Perspective: A petabyte drive would hold the entire Library of Congress print archive ten times over. If would probably also hold a single print archive and all the film, audio, and photographic content comfortably as well.

Now, all of this exploding computer technology fuels everything else. A couple of interesting examples: Humans went from the first ever manned flight of an airplane to walking on the moon in under 66 years. We discovered radioactivity in 1895 and tested the first atomic bomb 50 years later. The transistor was invented in 1947. The silicon chip integrating multiple transistors was devised in 1959, twelve years later.

And so on. Note, too, that a transistor’s big trick is that it turns old mathematical logic into something that can be achieved by differences in voltage. a transistor has two inputs and an output, and depending how it’s programmed, it can be set up to do various things, depending upon how the inputs compare and what the circuit has been designed to do.

The beauty of the system comes in stringing multiple transistors together, so that one set may determine whether digits from two different inputs are the same or not, and pass that info on to a third transistor, which may be set to either increment of leave unchanged the value of another transistor, depending on the info it receives.

Or, in other words, a series of transistors can be set up to perform addition, subtraction, multiplication, or division. It’s something that mechanical engineers had figured out ages previously using cogs and levers and gears, and adding machines and the like were a very  19th century technology. But the innovation that changed it all was converting decimal numbers into binary, realizing that the 0 and 1 of binary corresponded perfect to the “off” and “on” of electrical circuits, then creating transistors that did the same thing those cogs and levers did.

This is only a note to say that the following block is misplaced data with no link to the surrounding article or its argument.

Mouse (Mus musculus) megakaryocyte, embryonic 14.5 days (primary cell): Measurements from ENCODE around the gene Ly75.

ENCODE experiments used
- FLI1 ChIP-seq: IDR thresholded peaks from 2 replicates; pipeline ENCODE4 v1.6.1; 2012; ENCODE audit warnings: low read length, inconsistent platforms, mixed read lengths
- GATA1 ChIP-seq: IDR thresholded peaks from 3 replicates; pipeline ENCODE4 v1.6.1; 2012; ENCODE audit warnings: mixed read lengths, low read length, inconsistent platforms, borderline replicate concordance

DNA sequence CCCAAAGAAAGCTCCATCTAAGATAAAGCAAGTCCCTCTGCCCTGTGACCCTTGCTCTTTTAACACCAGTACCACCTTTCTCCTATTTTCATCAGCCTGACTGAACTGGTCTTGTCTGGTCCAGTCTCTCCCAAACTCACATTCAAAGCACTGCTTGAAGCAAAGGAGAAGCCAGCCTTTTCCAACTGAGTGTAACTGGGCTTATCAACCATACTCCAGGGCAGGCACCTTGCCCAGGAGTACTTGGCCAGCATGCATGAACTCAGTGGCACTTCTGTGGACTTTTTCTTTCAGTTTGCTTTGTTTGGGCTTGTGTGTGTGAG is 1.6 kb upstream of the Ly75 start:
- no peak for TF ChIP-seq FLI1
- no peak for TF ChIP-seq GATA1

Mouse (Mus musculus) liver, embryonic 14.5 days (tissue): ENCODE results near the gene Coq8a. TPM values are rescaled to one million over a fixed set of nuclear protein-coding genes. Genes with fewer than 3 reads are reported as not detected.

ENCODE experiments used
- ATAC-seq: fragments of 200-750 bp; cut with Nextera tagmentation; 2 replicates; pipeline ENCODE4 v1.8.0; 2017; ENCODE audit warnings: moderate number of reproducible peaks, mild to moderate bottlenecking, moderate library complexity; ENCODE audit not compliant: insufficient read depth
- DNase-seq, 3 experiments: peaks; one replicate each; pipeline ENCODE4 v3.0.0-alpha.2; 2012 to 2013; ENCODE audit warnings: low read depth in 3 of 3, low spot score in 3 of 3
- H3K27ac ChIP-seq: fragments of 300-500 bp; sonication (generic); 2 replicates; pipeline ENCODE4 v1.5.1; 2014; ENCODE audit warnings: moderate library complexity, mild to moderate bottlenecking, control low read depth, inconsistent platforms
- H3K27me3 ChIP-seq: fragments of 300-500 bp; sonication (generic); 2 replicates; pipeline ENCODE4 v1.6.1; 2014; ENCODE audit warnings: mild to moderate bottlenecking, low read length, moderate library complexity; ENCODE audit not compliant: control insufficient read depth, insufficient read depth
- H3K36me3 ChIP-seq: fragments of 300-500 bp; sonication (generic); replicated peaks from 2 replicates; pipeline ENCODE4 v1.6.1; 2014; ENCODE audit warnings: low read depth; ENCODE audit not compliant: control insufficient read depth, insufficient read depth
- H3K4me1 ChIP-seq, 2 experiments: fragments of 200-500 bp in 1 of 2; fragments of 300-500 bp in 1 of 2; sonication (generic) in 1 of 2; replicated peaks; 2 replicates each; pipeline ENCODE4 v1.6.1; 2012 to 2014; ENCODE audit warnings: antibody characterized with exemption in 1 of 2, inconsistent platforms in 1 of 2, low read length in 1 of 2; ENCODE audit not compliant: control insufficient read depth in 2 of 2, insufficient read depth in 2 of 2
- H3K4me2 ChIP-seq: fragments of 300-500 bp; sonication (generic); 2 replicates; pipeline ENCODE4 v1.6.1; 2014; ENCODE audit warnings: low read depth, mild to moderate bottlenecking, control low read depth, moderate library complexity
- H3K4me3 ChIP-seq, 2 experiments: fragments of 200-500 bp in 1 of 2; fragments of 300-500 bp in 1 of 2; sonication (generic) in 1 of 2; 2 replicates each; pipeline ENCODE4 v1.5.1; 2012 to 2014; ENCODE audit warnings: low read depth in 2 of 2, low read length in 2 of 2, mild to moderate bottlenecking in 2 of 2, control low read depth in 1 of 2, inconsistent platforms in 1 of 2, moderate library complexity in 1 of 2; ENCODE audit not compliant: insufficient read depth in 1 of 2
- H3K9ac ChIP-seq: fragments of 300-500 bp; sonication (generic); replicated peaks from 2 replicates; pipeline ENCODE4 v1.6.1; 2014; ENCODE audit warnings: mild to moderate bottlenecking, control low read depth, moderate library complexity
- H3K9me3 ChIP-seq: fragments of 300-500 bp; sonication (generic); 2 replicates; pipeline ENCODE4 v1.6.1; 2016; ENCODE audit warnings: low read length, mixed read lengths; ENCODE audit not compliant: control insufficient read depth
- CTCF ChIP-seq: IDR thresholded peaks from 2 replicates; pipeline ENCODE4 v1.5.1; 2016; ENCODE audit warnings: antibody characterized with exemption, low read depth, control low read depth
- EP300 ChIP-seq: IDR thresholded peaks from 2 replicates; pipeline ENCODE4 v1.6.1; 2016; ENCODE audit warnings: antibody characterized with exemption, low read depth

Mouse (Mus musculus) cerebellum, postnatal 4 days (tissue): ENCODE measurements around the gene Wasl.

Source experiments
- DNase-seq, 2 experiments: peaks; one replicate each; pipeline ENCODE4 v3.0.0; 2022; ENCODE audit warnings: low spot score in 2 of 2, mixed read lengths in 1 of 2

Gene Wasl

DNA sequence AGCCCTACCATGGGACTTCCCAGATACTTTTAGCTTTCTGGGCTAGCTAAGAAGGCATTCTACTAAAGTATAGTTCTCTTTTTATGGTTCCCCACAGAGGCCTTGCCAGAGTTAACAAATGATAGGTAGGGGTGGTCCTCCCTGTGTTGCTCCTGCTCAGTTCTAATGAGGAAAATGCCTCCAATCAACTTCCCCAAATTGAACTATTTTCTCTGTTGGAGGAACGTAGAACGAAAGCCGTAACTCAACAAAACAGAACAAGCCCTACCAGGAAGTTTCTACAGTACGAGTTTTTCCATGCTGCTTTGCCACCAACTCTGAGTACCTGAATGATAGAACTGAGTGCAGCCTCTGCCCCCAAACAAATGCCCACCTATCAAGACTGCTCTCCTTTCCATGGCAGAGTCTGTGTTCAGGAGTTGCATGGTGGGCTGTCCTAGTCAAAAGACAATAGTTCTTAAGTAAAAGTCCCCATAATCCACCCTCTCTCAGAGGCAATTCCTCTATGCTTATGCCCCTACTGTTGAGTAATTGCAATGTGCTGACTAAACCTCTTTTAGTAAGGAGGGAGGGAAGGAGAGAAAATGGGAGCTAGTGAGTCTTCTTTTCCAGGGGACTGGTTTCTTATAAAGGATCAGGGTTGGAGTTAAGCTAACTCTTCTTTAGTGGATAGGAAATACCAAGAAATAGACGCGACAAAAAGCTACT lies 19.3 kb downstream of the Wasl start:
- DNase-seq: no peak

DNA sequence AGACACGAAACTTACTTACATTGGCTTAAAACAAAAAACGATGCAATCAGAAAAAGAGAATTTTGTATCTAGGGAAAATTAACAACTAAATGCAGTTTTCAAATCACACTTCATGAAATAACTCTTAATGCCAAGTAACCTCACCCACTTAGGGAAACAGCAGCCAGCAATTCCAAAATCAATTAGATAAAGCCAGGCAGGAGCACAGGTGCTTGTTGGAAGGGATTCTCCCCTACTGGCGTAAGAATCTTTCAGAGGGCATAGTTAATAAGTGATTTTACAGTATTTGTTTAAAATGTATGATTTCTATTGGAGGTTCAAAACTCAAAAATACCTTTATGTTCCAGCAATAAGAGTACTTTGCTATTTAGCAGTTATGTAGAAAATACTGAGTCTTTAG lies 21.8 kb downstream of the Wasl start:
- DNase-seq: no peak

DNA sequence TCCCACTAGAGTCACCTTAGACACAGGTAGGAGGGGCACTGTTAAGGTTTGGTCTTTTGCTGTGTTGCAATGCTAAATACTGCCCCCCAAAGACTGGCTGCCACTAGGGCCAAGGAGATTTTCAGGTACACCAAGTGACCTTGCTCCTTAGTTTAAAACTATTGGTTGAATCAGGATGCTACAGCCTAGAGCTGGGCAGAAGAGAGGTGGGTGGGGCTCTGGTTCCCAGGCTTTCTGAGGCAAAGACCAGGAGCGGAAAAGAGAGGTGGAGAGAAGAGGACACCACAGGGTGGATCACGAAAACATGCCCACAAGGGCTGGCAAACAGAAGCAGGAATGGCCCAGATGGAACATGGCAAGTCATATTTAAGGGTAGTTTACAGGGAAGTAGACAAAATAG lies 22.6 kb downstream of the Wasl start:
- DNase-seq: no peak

Ta-da! You’ve now turned analog math into digital magic. And once that system was in place and working, every other connected bit developed incredibly over time. Some people focused on making the human interfaces easier, moving from coding in obscure and strictly mathematical languages, often written via punch cards or paper tape, into not much improved but still infinitely better low level languages that still involved a lot of obscure code words and direct entry of numbers (this is where Hex, or Base 16 came into computing) but which was at least much more intelligible than square holes a card.

At the same time, there had to be better outputs than another set of punched cards, or a series of lights on a readout. And the size of data really needed to be upped, too., With only four binary digits, 1111, the highest decimal number you could represent was 15. Jump it to eight digits, 1111 1111, and you got… 255. Don’t forget that 0 is also included in that set, so you really have 256 values, and voila! The reason for that being such an important number in computing is revealed.

Each innovation fueled the need for the next, and so the ways to input and readout data kept improving until we had so-called high-level programming languages, meaning that on a properly equipped computer, a programmer could type in a command in fairly intelligible language, like,

10 X = “Hello world.”

20 PRINT X

30 END

Okay, stupid example, but you can probably figure out what it does. You could also vary it by starting with INPUT X, in which case the user would get a question mark on screen and the display would return whatever they typed.